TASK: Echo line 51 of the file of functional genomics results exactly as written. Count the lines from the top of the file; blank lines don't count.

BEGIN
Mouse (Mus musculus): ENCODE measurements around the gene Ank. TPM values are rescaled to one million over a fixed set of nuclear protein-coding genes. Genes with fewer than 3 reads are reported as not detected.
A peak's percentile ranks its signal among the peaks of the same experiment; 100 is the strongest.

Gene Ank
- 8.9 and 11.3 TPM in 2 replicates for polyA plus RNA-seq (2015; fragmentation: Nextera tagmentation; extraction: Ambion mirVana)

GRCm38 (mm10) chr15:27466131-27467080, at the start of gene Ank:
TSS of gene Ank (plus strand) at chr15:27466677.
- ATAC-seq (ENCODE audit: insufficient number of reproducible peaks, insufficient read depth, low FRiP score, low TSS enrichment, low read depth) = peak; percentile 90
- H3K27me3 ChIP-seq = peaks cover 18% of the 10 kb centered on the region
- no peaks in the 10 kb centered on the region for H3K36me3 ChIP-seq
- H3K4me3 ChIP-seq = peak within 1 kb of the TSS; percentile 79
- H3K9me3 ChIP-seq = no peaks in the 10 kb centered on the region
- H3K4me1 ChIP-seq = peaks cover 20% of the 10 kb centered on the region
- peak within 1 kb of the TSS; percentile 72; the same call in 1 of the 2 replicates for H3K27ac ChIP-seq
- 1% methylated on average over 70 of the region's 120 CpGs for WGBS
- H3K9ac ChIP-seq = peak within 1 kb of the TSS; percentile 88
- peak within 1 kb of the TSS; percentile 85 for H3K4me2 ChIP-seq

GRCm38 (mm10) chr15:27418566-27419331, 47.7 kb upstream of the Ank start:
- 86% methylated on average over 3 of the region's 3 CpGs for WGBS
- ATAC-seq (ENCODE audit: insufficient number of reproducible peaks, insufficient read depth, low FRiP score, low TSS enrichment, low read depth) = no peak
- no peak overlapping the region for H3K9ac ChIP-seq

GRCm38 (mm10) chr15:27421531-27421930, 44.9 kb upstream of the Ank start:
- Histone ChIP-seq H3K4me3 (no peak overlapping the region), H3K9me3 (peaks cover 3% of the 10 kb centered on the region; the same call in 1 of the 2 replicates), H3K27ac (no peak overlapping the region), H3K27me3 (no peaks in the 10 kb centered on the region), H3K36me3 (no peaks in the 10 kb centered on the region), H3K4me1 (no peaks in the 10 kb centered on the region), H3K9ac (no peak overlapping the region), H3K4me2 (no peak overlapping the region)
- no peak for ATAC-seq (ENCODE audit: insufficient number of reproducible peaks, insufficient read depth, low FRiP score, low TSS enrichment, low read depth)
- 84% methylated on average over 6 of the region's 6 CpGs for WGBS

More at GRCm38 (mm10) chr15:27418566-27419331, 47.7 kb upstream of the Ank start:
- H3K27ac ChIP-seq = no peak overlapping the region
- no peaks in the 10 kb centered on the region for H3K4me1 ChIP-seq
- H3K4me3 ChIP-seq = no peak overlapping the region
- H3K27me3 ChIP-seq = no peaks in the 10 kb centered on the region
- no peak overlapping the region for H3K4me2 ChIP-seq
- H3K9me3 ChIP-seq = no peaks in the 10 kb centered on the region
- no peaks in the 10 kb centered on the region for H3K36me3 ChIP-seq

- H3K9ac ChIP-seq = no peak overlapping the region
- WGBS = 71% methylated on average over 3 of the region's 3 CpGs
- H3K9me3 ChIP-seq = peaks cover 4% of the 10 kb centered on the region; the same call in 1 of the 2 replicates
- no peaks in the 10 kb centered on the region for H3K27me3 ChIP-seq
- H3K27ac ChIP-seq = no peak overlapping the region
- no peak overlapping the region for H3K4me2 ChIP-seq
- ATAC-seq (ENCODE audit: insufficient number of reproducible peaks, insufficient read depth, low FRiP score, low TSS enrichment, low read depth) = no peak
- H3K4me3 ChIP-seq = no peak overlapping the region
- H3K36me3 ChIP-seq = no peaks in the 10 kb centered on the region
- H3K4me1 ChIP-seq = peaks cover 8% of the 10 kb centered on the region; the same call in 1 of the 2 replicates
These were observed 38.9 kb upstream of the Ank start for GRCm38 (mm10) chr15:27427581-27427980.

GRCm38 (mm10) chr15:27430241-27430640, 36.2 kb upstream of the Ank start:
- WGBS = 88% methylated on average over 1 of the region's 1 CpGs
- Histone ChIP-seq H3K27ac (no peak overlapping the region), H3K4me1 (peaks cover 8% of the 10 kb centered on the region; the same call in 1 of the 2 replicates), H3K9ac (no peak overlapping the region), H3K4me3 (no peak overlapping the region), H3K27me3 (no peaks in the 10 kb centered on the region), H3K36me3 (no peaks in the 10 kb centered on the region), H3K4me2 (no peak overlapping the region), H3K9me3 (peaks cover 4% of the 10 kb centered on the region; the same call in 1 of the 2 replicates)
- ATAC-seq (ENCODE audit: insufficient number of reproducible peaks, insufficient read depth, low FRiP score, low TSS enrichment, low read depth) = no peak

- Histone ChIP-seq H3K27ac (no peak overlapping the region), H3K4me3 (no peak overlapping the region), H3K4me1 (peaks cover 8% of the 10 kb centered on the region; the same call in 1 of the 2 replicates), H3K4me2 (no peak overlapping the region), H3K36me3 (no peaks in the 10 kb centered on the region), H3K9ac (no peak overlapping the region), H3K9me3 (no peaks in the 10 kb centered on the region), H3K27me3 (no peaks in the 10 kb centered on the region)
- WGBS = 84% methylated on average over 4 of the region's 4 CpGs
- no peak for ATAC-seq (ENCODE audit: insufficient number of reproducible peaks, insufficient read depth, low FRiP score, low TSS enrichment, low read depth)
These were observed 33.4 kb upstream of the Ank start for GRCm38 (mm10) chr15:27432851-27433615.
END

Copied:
These were observed 33.4 kb upstream of the Ank start for GRCm38 (mm10) chr15:27432851-27433615.